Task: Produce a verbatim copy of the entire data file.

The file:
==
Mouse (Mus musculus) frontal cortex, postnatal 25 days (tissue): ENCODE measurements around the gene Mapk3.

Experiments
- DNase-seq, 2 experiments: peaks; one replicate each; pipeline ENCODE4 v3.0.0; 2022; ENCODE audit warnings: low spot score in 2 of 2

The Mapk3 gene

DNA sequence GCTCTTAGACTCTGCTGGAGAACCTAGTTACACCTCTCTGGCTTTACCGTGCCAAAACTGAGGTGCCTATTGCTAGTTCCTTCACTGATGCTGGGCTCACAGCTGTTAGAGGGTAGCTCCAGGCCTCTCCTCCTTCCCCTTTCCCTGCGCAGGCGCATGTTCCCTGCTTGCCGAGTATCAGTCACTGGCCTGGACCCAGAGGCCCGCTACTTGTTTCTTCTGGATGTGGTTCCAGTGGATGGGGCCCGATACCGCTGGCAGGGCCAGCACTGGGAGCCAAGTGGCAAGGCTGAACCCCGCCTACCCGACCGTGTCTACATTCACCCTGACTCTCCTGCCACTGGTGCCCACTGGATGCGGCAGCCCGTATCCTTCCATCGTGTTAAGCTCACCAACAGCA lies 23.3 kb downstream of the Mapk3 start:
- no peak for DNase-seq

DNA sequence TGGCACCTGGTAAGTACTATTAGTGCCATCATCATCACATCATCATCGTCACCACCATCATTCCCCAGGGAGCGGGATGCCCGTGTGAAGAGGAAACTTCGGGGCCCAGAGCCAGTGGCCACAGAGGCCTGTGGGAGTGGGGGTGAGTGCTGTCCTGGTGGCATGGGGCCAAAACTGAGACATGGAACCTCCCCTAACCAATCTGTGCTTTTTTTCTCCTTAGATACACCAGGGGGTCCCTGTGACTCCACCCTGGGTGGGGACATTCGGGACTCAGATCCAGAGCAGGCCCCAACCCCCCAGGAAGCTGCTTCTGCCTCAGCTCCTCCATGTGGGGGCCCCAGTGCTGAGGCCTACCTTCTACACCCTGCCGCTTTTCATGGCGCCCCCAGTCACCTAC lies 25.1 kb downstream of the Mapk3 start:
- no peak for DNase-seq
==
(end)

Mouse (Mus musculus) frontal cortex, postnatal 25 days (tissue): ENCODE measurements around the gene Mapk3.

Experiments
- DNase-seq, 2 experiments: peaks; one replicate each; pipeline ENCODE4 v3.0.0; 2022; ENCODE audit warnings: low spot score in 2 of 2

The Mapk3 gene

DNA sequence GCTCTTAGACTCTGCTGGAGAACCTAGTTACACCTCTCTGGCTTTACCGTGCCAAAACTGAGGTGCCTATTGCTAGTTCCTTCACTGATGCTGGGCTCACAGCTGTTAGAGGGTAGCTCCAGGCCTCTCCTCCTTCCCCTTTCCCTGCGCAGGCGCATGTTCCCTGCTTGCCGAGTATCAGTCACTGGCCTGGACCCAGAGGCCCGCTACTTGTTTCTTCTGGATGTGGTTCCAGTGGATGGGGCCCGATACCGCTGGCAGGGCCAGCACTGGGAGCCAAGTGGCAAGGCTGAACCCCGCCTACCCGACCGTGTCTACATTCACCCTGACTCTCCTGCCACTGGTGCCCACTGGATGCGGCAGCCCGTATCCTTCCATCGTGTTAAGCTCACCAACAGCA lies 23.3 kb downstream of the Mapk3 start:
- no peak for DNase-seq

DNA sequence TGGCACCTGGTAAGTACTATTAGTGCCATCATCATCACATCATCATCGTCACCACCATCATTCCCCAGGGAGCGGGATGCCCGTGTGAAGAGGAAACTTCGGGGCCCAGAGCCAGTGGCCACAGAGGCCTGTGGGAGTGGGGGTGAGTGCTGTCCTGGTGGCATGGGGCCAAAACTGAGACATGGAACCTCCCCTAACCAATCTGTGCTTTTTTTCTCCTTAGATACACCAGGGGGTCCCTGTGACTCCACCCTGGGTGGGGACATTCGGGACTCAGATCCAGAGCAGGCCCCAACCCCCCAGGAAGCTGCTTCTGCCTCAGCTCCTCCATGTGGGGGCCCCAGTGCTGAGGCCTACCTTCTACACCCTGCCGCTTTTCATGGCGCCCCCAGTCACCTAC lies 25.1 kb downstream of the Mapk3 start:
- no peak for DNase-seq